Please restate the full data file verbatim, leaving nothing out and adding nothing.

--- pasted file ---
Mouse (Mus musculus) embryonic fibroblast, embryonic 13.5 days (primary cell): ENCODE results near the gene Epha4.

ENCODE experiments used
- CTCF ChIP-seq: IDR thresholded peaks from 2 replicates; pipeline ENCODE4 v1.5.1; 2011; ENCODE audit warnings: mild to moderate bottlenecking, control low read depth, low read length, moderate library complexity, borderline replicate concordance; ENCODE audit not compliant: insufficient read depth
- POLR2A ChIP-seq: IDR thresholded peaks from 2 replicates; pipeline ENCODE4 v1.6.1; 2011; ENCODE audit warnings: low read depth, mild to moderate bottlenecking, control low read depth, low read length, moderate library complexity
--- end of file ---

Mouse (Mus musculus) embryonic fibroblast, embryonic 13.5 days (primary cell): ENCODE results near the gene Epha4.

ENCODE experiments used
- CTCF ChIP-seq: IDR thresholded peaks from 2 replicates; pipeline ENCODE4 v1.5.1; 2011; ENCODE audit warnings: mild to moderate bottlenecking, control low read depth, low read length, moderate library complexity, borderline replicate concordance; ENCODE audit not compliant: insufficient read depth
- POLR2A ChIP-seq: IDR thresholded peaks from 2 replicates; pipeline ENCODE4 v1.6.1; 2011; ENCODE audit warnings: low read depth, mild to moderate bottlenecking, control low read depth, low read length, moderate library complexity